OWS: If You’re Against Wealth, You’re For Suffering

Nov 8, 2011 by

By Dean Kalahar –

The Occupy Wall Street movement and class warfare politics we are experiencing is no less abhorrent than racism. We should call this behavior a more proper name, “Wealthism.” Just as racists believe in superiority by division and discrimination, “Wealthists” seek superiority by division and discrimination of wealth creators. There is just one problem; the so called villains being demonized are the very people that enhance and save lives.

Basic economics teaches that wealth is created by the actions of man in altering and adding value to scarce raw materials and resources to make them more useful in meeting demand. This additional value is considered capital, which economist Hernando DeSoto explains originally came from the word “cattle”:

Because cattle have always been important sources of wealth beyond the basic meat they provide. Livestock are low maintenance possessions; they are mobile and can be moved away from danger; they are also easy to count and measure. But most important, from livestock you can obtain additional wealth, or surplus value, by setting in motion other industries, including milk, hides, wool, meat, and fuel. Livestock also have the useful attribute of being able to reproduce themselves. Thus the term “capital” begins to do two jobs simultaneously, capturing the physical dimensions of assets (livestock) as well as their potential to generate surplus value. From the barnyard it was only a short step to the desks of the inventors of economics, who generally defined “capital” as that part of a country’s assets that initiates surplus production and increases productivity.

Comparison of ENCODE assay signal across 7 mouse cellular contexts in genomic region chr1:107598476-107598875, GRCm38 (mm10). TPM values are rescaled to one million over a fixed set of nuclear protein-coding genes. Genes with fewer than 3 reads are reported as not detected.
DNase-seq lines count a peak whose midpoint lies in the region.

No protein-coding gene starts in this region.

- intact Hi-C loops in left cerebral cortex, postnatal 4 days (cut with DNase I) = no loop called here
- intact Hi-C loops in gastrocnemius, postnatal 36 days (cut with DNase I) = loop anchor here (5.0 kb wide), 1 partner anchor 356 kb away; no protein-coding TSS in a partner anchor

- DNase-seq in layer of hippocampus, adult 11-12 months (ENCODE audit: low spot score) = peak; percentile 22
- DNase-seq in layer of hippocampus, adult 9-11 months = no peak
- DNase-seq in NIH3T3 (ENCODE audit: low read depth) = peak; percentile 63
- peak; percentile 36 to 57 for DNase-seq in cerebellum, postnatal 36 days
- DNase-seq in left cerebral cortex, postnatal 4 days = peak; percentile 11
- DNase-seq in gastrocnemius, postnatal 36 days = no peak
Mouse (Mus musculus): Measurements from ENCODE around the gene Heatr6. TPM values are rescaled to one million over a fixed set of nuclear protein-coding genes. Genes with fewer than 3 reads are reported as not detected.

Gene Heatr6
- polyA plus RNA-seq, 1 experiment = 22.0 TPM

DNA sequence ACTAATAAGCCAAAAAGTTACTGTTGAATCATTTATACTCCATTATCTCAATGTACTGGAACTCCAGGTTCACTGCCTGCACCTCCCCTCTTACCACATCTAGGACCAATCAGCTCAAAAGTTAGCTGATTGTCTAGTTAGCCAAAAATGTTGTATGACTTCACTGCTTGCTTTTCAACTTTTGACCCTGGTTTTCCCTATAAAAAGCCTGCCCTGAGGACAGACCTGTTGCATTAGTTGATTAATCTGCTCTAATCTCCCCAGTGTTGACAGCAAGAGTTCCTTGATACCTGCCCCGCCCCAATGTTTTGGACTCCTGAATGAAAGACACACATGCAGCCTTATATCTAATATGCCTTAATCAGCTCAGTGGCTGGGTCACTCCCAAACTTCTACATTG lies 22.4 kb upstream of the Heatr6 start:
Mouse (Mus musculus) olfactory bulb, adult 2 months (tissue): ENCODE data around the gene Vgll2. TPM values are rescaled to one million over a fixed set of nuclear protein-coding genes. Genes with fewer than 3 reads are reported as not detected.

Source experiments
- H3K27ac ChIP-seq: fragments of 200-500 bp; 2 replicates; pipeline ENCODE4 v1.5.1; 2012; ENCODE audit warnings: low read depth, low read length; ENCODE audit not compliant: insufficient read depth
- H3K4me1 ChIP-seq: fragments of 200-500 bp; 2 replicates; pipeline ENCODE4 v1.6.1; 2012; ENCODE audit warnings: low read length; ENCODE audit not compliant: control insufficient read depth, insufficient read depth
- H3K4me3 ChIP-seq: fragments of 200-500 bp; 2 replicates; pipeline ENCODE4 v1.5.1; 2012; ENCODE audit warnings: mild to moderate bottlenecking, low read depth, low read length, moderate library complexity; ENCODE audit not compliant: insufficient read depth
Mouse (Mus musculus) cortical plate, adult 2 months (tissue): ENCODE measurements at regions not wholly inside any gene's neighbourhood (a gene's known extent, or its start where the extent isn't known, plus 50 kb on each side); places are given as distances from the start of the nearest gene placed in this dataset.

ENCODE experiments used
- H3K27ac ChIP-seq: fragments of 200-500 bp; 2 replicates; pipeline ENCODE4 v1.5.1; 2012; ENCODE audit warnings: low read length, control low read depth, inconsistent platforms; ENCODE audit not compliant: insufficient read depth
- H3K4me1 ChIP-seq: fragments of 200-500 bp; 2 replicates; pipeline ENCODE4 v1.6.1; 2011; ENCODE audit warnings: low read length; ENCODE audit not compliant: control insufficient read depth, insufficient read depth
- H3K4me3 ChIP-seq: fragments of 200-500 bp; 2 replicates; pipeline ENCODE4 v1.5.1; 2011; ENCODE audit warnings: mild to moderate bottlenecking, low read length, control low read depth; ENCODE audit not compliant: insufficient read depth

Because we do not live with unlimited abundance like the Garden of Eden, scarcity places value on resources that are directly or indirectly owned based on human demand. When capital in the form of goods and services is exchanged, wealth is created.

Wealth is often defined in terms of a tangible currency. But money only acts as a certificate of performance in meeting the needs and demand of others. Capitalists must first serve before they can earn in a free market of voluntary exchange.

In a market economy, human nature and incentives allow scarce resources to efficiently flow from those who have to those who need. Greater wealth comes from increased economic efficiency in meeting needs while answering the fundamental scarcity question. In turn, wealth creation means more of man’s unlimited desires including food, clothing, shelter, and medical care, are being met. As a beautiful result, the standard of living rises which equates to a greater quality and quantity of life.

via RealClearMarkets – OWS: If You’re Against Wealth, You’re For Suffering.

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